Plant and Insect Diagnostic Clinic Update - June 26, 2015

News Article

The following are highlights and updates about samples and questions recently received in the Plant and Insect Diagnostic Clinic. Visit the PIDC's Facebook page to ask questions and for updates and more pictures.

 

Insects

 

Roseslug sawfly damage to roses has been apparent the past few weeks.  Sawflies look like caterpillars but are actually the larva of a wasp.  The damage on samples that we have seen is old damage and just cosmetic.  There is only one generation of roseslug sawflies per year so the damage you see is what you get.  The roses will be just fine!

 

Fishing spiders have been on the move the past week!  They are a large noticeable type of spider and a bit intimidating especially for those who are not fans of spiders.  Luckily fishing spiders are completely harmless.

 

Diseases

 

With all the rain, diseases are flourishing!

 

The clinic has received several of oak samples. It seems this is a harsh year for oaks. We received samples that were positive for Bur oak blight and Tubakia leaf spot.

 

We also received samples of oak trees suffering iron deficiency and oak decline.  Multiple factors can contribute to oak decline including environmental stress such drought, frost, diseases and pests. For more information visit the USDA Forest Service resource on oak decline.

 

Elm black leaf spot and anthracnose. These two diseases are common fungal diseases of elm leaves. Anthracnose tends to be worse in years with wet spring weather. Anthracnose is caused by several fungal pathogens and is primarily a cosmetic disease.  It causes leaves to look unsightly and sometimes drop. Raking and removing fallen leaves can reduce the pathogen numbers.  See the photo below.

 

We received several apple, crabapple and pear samples with symptoms of fire blight and bacterial blast. Symptoms may include blossom blight, wilting and browning of shoot tips (shaped like a shepherd’s crook), and stem cankers. It is important to confirm the disease as other abiotic factors can cause similar symptoms. Once confirmed, manage fire blight by thoroughly pruning infected limbs (blighted shoots and cankered limbs) as soon as symptoms are detected and before extensive necrosis develops. Sterilize pruning tools between every cut with alcohol or household bleach. Read more about pruning in ISU Extension & Outreach pamphlet PM0780, available online.  Prune infected branches well below the infected area.  For more information about fire blight, please visit the Plant & Insect Diagnostic Clinic website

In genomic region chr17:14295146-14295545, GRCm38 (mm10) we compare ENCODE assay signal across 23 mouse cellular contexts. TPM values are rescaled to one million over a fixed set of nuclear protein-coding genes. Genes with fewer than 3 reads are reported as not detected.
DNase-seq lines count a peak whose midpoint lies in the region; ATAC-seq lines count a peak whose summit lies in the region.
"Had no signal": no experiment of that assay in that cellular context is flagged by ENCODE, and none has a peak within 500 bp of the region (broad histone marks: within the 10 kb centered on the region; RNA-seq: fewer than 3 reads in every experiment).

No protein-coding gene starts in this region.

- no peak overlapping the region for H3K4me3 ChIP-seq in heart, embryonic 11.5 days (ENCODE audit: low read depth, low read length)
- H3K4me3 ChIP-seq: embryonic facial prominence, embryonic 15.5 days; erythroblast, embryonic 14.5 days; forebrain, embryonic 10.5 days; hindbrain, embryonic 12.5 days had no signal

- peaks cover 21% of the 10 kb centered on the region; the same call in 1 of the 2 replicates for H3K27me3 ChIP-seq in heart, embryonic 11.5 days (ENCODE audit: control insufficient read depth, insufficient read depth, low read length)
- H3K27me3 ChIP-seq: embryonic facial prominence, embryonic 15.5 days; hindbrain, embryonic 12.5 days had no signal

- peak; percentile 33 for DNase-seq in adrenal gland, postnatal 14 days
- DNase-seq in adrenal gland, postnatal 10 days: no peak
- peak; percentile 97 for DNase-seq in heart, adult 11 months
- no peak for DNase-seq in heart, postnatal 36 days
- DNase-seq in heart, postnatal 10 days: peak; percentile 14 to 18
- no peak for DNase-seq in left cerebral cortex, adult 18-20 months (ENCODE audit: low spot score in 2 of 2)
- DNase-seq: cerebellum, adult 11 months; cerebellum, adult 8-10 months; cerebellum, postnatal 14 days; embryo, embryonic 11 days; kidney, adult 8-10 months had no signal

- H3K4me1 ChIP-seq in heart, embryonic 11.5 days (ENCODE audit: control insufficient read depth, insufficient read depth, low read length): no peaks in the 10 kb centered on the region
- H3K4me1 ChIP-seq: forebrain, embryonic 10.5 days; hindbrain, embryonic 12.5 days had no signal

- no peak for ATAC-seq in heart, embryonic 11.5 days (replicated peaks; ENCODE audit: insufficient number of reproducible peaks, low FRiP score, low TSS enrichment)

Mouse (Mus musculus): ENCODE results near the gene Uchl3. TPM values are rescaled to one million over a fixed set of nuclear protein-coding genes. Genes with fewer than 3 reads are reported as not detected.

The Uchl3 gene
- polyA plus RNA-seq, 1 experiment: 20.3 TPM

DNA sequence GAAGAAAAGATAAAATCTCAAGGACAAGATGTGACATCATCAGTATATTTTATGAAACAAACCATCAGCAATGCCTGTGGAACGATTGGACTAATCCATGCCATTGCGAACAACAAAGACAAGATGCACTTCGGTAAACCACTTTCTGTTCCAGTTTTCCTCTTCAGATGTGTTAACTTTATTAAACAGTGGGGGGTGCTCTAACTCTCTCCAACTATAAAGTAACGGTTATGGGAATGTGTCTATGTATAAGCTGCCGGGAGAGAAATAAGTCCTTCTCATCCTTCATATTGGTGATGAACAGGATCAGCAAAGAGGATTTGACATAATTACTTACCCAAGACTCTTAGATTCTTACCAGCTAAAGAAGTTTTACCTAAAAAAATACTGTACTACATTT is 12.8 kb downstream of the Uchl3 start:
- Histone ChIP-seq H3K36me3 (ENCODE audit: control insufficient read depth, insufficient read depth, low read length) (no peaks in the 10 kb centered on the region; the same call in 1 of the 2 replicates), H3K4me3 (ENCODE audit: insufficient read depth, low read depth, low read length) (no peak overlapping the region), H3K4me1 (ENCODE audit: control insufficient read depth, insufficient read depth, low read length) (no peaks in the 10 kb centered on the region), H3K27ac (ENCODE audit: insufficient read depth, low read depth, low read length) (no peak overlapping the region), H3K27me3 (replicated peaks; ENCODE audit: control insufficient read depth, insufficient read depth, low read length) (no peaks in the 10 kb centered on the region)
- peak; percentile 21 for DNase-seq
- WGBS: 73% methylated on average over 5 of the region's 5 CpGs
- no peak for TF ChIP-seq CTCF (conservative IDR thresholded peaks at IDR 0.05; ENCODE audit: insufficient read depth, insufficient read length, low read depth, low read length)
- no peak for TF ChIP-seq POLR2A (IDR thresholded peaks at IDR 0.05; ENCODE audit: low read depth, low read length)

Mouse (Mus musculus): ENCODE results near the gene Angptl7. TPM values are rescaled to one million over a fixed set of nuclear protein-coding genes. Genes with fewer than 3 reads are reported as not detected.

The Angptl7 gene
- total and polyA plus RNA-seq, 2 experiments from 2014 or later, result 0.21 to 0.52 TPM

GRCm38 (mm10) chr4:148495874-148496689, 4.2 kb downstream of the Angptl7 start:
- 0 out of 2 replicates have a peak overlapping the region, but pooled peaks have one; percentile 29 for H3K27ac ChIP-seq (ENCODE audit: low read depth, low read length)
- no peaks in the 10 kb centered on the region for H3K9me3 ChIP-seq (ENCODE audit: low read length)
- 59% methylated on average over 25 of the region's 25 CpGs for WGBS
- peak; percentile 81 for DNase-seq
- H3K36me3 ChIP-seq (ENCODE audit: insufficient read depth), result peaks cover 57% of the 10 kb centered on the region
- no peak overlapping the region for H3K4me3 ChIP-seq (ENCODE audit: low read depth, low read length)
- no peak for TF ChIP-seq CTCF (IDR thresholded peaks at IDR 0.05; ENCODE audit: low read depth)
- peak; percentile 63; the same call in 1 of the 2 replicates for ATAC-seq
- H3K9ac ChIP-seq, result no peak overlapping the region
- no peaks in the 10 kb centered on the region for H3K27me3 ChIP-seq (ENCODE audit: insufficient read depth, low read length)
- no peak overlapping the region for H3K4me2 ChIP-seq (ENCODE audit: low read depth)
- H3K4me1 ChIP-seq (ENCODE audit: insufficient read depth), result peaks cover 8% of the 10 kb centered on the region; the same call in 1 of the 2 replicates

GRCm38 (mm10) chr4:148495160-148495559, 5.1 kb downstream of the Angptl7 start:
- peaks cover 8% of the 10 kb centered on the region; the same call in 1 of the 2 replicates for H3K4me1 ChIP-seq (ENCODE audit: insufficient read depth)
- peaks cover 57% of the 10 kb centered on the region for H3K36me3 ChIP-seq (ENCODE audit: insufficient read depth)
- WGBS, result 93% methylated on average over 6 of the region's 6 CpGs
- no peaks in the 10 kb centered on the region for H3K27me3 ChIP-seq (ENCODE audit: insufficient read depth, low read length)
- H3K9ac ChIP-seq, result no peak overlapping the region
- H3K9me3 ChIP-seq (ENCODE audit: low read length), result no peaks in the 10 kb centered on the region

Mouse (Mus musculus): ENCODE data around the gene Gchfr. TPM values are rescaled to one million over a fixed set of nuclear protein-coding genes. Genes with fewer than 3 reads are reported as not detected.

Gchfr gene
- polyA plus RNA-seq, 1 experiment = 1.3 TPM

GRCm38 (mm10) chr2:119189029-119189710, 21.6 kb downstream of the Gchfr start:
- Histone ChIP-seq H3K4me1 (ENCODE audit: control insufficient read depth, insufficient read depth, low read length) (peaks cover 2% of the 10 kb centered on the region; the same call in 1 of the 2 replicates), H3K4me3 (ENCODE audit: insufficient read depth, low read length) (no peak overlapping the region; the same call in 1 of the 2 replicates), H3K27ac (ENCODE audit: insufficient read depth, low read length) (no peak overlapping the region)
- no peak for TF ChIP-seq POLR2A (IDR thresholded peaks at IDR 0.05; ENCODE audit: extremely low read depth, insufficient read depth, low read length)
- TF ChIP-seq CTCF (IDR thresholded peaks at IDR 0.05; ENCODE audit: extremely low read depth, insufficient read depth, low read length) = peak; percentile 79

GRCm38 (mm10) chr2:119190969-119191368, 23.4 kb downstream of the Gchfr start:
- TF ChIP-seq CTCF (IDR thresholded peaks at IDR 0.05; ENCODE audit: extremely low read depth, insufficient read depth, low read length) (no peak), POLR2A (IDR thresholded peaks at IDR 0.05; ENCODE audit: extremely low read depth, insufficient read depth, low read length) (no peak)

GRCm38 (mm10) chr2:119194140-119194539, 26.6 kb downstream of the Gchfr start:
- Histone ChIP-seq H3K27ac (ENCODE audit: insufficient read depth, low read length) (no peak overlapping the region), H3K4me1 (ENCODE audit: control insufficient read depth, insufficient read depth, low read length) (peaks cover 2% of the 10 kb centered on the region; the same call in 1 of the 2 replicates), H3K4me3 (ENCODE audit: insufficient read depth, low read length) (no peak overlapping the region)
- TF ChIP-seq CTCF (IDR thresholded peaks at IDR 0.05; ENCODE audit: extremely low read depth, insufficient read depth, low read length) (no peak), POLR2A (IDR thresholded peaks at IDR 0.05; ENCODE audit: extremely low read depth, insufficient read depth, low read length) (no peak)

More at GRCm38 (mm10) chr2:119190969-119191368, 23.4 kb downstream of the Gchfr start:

Cedar apple rust. Bright orange lesions on the leaf surface are characteristic of this disease. For more information visit the Horticulture and Home Pest Newsletter from May 10, 2006

 

Common samples inlcude solanaceous vegetables (potatoes and tomatoes) with herbicide injury. For more information read the article "Chemical injury in vegetables."

 

With all the rain and moisture mushrooms and slime molds are also thriving. Our curiosity of the week is a slime mold commonly known as "dog vomit slime mold." This is a Myxomycete (not a true fungus) that grows on mulch.  For more interesting facts see the University of Wisconsin Botany website.    

 

 

Elm anthracnose

Elm anthracnose

 

Slime mold Fuligo septica known as “dog vomit slime mold”

Slime mold Fuligo septica known as “dog vomit slime mold.”

Authors: 

Lina Rodriguez Salamanca Extension Plant Pathologist and Diagnostician (Program Specialist II)

Dr. Lina Rodriguez Salamanca is an extension plant pathologist and diagnostician with the Iowa State University Plant and Insect Diagnostic Clinic, a member of the North Central Plant Diagnostic Network (NCPDN) and National Plant Diagnostic Netw...